Last summer, we celebrated the 50th anniversary of the Monkees as a band by counting down our top 50 Monkees songs. Now, we’re celebrating The Monkees TV show by profiling each and every episode — exactly 50 years after it first premiered.
Tonight’s episode: “Monkees In Manhattan” (Season 1, Episode 30)
Air date: April 10th, 1967
I’m gonna come right out and say it: “Monkees In Manhattan” is one of the clunkier episodes of The Monkees‘ first season. It almost feels like the writers of this one were running out of ideas by the time they conceived this episode in late September 1966 and shot in early October. Even though it’s not a standout of the first season, however, its light plot does allow for some passable Monkee hijinks and an exploration of themes surrounding what it takes to make it on the Great White Way.
The episode opens with some vintage stock footage of Times Square in the mid-Sixties but then cuts to what is clearly an LA-based set for a hotel. This is disappointing in itself; I would have loved to have seen a Monkees episode shot on location in gritty and wild ’60s New York similar to season two’s “Monkees in Paris.”
The Monkees have just arrived via bus from Los Angeles to New York on the Blim bus line, whose motto is, “it’s such a pleasure to take Blim and leave the driving to them!” They’re there to star in a new rock ‘n’ roll musical by aspiring playwright MacKinley Baker (played with genuine charm by character actor Dick Anders). The only problem is that his backer hasn’t come through (“Baker needs a backer!”), and he’s running low on funds to pay his hotel tab.
This is a story that’s been around as long as aspiring playwrights have tried to make it to Broadway. In this case, 1938, specifically, when the Marx Brothers released their film Room Service, the plot of which this episode liberally borrows.
The owners of the hotel want Baker out in an hour, which triggers a typical, season-one “Monkees vs. the establishment” scenario. (See “Monkees at the Circus” for a more charming example.). The boys really pull out all the stops to keep Baker in his hotel room: Micky dresses up as a doctor and insists that Peter (with dots drawn on his face) can’t be moved from the room. They also switch the room number with that of unwitting newlyweds next door.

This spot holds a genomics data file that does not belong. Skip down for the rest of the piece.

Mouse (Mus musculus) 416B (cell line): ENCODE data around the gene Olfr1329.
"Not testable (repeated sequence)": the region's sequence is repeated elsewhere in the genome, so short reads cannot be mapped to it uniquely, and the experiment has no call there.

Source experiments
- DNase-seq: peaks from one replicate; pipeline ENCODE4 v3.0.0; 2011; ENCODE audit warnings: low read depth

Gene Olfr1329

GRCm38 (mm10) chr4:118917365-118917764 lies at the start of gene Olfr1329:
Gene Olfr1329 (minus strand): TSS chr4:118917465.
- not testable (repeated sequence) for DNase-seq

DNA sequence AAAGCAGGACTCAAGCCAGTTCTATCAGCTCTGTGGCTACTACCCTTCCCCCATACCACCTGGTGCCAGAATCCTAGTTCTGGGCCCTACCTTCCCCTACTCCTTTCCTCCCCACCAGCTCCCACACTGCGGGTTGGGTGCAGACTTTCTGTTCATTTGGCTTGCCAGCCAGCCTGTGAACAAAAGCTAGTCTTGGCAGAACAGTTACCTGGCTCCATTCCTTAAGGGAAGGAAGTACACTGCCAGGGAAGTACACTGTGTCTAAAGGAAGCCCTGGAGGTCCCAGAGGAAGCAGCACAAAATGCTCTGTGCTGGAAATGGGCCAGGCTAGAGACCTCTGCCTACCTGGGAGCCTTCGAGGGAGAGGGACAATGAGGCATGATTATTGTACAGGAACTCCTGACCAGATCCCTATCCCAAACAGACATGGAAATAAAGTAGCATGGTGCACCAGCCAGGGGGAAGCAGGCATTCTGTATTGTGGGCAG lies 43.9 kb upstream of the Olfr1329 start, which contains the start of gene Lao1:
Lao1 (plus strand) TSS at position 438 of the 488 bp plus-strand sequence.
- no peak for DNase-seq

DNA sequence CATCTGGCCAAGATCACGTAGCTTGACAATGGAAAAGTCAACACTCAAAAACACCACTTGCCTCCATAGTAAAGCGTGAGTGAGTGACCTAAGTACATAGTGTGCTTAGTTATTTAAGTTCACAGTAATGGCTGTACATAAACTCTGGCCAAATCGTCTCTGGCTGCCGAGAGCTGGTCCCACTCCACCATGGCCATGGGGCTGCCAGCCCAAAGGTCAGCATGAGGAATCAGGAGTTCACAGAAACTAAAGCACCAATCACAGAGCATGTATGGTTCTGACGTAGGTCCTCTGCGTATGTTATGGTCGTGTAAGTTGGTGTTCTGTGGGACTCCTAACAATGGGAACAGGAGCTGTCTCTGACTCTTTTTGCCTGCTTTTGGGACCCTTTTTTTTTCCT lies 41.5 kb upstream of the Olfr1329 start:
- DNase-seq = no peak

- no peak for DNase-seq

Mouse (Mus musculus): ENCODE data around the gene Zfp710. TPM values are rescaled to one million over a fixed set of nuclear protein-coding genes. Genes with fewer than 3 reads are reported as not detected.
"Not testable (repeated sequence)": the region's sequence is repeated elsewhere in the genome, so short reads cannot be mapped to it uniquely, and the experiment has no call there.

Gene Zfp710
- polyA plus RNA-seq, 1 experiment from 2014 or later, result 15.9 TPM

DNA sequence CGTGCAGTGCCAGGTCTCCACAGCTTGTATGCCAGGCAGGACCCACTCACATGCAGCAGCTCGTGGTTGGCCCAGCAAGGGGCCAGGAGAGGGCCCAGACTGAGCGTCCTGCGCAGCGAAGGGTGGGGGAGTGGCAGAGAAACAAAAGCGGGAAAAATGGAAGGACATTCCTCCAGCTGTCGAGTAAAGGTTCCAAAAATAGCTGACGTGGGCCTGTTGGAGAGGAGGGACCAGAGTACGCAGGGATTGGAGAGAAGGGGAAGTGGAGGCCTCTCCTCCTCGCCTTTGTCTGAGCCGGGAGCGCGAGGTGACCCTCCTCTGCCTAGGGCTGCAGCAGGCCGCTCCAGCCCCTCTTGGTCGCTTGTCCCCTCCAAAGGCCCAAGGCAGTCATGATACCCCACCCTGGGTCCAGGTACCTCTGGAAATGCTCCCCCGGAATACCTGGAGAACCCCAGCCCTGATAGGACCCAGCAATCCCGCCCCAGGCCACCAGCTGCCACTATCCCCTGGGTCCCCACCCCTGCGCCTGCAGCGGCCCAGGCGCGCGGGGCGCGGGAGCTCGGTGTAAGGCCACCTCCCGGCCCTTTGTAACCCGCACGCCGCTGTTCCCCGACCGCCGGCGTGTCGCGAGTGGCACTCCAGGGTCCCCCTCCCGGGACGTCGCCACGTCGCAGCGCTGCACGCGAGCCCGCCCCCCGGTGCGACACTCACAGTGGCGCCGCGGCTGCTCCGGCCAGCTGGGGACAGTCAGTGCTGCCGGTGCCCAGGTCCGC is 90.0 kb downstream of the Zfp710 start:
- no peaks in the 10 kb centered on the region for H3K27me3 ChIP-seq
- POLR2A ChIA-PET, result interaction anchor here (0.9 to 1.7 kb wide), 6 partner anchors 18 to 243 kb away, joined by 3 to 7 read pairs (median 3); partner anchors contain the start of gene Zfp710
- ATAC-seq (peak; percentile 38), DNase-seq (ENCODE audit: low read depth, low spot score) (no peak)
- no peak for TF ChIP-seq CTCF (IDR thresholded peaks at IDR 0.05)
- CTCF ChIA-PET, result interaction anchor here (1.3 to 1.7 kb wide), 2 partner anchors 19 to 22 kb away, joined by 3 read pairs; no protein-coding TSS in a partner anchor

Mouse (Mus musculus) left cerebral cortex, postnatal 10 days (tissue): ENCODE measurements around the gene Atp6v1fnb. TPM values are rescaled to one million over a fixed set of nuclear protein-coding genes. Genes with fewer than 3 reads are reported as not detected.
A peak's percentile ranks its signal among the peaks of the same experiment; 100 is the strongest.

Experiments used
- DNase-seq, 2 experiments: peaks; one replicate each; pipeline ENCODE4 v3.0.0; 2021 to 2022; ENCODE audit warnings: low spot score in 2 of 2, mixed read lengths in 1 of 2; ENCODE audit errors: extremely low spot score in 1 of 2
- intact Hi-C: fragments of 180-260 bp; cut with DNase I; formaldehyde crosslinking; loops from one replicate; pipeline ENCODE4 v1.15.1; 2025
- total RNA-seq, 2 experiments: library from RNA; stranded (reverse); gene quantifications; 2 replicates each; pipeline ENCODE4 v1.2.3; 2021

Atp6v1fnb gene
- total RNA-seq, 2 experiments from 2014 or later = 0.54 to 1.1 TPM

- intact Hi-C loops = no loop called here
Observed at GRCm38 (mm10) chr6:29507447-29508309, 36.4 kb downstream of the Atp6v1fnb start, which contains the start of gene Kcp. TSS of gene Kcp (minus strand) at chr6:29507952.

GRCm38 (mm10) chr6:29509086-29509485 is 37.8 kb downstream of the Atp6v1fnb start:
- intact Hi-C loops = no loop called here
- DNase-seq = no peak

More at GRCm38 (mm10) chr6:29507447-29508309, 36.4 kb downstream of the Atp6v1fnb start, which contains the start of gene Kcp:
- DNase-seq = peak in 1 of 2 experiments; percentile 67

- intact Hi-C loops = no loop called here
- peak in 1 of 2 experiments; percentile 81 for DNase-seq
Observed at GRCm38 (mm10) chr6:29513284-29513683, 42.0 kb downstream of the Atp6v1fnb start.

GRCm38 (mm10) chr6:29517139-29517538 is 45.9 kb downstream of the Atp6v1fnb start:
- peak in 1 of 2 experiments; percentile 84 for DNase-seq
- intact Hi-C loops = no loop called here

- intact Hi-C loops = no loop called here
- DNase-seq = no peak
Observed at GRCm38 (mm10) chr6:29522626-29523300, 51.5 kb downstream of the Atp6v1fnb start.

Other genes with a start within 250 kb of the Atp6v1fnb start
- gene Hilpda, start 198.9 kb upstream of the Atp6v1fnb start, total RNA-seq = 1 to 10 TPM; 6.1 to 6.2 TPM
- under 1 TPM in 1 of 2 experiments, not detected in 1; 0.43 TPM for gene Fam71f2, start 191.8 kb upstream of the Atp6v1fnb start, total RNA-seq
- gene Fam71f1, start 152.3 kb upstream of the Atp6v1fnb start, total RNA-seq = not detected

What follows is a fairly humdrum romp as the hotel management chases Monkees from floor to floor to the manic tones of “The Girl That I Knew Somewhere.” Significantly, the song is completely Monkees-composed-and-played but was used better last week in “The Monkees Get Out More Dirt.”
Welp, Baker’s backer backs out (try saying that five times fast!), and it’s up to the Monkees to raise the funds so the show can go on. As they’re escorted from the hotel, Micky spots a Millionaires Club across the way. Naturally, they disguise themselves as a funny assortment of the one percent and infiltrate the club to hype Baker’s show. If only it were that easy to get a show funded in NYC — trust me, my life as a comedian/writer would be very different.
While singing “Look Out Here Comes Tomorrow”, the boys attempt to impress the millionaires. As I hinted before, the romps really don’t do it for me in this episode. By the back end of the first season, they’d become trite and predictable; this one features a bunch of recycled footage from older Monkees episodes to fairly blasé effect. Regardless, the butler at the club is more impressed than I, and he funds the show!
The only problem is that the butler backer wants to replace the Monkees with a group of girls. Keeping it classy, the Monkees politely bow out so Baker can achieve his dream of becoming a produced playwright and hop on the next Blim bus back to LA. Their status quo is restored for the next episode.
This isn’t a lot of plot for a full episode, and it unsurprisingly ends a little early. What follows is much more interesting: Monkees co-creator Bob Rafelson conducting a candid interview with four actors out of character. Some highlights include Micky admitting that if he weren’t famous, he’d probably be dating his former science teacher (swoon!), and Mike extolling the virtue of “digging something ugly.” When Rafelson asks Mike why it’s so important for him to buy his own house, he incredulously answers, “to keep the wind off me,” which makes cast and crew alike crack up.
Moments like these give credence to the Monkees being more naturally funnier than their writers at times. Maybe they should have had more creative input into the show? How funny that this rumination is springing forth at the tail end of season one. As restless as we’re feeling with the rote plots and unfunny jokes, the Monkees themselves were right there, too. But we’ll have to see how their streak of demanding creative input shakes out in the fall.
“Monkees in Manhattan” ends with a performance of the Boyce & Hart banger “Words.” Notice the lineup change in the video; the group is configured as many fans argue the “real band” should have been: Micky up front on tambourine, Mike on bass, Peter on guitar, and Davy drumming.
It’s a solid end to a rather shaky episode — one that would have benefited from actual location shooting, stronger writing, and more focus overall. Regardless, the wild highs and lows of the second season beckon!